I remember standing in front of a group of IT pros, talking about how to handle daunting tasks, and I jokingly asked, “By a show of hands, does anyone want to work for a living? Anyone?” I think we all know that working in IT can sometimes involve working with some very cool technologies, but it can be a never-ending, sometimes thankless job. And with the responsibility of keeping the entire environment secure (in addition to just keeping in running), that list of never-ending tasks continues to multiply.
What if I told you there was a way to do less, but have your environment actually be more secure?
Yes, this is entirely possible. If you’ve read some of our previous blogs, you already know that your Active Directory groups often represent the core of your company’s security. They are the foundation for many, if not most, of the granted permissions across a multitude of AD-integrated enterprise solutions. And yet, they never get the attention they require. The reason? You have to do all that other stuff that we just talked about.
If groups are central to your security, but you have no time to focus on them, how do you ensure that you’re secure and somehow not add to the pile of tasks you already have?
The answer lies in delegating — an activity that may be well outside of your IT comfort zone. If the right tools are in place, IT can have at its disposal an arsenal of power-hungry minions just waiting to do its bidding. Who are these willing participants? Heads of departments, line of business (LOB) owners, application owners, etc. — people who are all many, many degrees of separation closer than you to the people who need access, to the permissions required to do their jobs, and to the changes that occur to both on a regular basis.
By enlisting these people to participate in an organized Active Directory group management lifecycle, you will be able to offload the daily work of approving group membership and permission changes.
So, by delegating these responsibilities, we’re able to achieve the goal of “less work.” But would you be more secure?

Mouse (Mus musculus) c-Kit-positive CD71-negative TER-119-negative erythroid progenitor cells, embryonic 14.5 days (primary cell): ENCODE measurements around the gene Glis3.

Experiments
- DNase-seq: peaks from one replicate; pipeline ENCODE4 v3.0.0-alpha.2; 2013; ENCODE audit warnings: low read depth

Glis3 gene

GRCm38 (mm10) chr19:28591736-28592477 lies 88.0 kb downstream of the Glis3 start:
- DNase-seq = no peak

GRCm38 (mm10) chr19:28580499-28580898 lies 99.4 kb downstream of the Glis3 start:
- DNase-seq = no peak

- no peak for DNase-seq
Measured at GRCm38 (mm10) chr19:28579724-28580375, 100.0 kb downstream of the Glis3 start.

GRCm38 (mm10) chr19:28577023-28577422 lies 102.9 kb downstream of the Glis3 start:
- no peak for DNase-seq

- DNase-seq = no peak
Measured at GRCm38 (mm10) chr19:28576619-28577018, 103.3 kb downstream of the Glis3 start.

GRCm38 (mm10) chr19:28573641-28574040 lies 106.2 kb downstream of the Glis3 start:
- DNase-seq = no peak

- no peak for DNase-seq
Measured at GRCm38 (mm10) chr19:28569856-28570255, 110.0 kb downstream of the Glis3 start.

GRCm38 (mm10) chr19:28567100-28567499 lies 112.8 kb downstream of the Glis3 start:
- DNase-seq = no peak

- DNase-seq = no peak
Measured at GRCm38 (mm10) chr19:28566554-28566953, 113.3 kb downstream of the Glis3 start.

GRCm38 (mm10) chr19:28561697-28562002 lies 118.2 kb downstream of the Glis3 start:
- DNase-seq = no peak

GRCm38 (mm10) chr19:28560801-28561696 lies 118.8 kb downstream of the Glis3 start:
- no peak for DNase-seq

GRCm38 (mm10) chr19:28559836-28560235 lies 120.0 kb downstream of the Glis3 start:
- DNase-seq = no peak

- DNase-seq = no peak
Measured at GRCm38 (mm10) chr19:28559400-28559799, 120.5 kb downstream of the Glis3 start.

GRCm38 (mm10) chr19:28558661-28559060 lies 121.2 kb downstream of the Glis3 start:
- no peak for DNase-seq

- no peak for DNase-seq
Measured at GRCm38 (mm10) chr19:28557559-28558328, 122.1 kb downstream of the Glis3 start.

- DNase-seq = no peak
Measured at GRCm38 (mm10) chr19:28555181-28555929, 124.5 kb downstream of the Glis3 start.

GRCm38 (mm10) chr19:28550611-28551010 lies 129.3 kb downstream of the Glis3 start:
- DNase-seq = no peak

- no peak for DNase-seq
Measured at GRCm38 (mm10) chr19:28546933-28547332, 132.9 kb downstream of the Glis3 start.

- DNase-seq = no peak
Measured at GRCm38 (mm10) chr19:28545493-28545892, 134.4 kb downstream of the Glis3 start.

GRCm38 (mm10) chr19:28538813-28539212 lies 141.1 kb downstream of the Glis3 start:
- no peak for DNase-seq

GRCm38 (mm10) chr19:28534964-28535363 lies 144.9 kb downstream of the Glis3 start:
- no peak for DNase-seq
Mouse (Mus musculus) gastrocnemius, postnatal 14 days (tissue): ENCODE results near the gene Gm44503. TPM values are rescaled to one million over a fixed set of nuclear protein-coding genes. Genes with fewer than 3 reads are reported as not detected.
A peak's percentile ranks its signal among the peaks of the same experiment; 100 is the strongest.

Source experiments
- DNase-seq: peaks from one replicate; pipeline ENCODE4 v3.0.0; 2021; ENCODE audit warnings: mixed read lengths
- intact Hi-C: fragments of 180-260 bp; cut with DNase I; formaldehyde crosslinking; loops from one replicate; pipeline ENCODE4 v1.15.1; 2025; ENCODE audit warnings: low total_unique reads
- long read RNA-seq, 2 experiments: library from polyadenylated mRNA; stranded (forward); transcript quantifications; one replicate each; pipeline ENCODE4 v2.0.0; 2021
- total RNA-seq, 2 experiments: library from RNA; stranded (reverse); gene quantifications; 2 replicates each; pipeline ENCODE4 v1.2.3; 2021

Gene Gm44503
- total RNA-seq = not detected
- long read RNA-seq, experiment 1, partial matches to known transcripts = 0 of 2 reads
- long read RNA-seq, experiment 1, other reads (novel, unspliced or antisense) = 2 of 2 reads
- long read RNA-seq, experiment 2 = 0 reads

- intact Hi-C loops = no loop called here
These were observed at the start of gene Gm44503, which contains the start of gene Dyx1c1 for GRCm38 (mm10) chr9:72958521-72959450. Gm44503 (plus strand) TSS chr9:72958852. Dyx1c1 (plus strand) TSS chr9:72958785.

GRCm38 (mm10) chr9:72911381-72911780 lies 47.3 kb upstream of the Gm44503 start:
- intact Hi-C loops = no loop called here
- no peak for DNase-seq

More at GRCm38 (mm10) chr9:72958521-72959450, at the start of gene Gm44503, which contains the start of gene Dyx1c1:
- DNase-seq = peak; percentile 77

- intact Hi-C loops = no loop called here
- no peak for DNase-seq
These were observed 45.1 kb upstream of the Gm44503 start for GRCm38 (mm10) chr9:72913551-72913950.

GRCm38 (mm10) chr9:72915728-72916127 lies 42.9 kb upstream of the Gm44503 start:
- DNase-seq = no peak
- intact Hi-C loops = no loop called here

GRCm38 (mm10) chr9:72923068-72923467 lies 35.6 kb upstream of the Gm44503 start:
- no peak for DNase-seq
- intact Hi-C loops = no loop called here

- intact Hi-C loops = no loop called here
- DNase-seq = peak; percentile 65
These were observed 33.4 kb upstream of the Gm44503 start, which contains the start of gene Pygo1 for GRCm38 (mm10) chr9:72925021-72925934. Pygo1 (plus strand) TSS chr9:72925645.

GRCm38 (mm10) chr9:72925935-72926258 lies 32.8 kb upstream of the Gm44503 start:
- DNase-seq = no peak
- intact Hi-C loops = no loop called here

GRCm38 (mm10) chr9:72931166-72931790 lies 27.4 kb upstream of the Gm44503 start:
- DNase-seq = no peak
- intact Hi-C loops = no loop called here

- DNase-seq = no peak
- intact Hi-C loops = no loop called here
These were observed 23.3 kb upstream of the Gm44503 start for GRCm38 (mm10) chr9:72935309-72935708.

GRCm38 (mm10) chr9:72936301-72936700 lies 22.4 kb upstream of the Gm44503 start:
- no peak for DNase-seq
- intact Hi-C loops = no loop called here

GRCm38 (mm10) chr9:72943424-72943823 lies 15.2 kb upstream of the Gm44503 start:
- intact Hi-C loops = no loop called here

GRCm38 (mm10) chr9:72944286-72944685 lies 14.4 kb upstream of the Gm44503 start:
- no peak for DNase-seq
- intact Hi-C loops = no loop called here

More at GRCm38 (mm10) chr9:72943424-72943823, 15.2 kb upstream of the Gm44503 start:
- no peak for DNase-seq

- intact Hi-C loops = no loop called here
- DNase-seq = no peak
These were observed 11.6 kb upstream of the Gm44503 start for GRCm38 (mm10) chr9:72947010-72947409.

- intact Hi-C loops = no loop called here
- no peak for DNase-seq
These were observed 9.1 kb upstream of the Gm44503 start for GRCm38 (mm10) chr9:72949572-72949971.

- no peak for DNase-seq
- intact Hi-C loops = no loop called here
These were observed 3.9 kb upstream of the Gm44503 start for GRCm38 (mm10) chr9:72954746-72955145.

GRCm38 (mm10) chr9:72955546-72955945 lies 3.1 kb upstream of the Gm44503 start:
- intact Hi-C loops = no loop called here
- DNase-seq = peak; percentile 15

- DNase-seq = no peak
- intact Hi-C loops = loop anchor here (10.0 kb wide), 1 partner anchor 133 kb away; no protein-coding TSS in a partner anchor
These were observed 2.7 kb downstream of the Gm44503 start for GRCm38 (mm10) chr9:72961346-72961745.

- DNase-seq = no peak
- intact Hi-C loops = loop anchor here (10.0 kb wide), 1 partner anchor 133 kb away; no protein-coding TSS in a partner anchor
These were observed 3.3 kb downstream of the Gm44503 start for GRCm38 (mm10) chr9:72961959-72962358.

If you simply tell LOB owners that they’re in charge of their groups, of course you would not be more secure. They won’t know what to do, and the burden will fall back on IT (and we’d be back in the same boat that you’re in today). This is why it’s so important to implement an Active Directory group management (ADGM) lifecycle.
ADGM is far more than just giving someone the rights in Active Directory to manage a group. It’s a company-wide initiative to leverage the knowledge of the people closest to a group’s purpose and make them part of an on-going process in which:
- The daily management of a given group is addressed by the group owner.
- All group owners participate in a somewhat regular review to attest to a group’s assigned permissions, its membership, and its very existence.
Think about it: if you had group owners actually telling you that certain people shouldn’t be members of that group — or even better, telling you that a group (especially a group that has access to sensitive resources within the company) is no longer needed and can be deleted (gasp!) — you’d be tightening down your security with each update to membership, each validation of permissions, and each group deleted.
The opportunity to raise your hand and vote to not “work for a living” is right there in front of you. You simply need to take the initiative to distribute responsibility across your organization and implement an appropriate ADGM lifecycle strategy.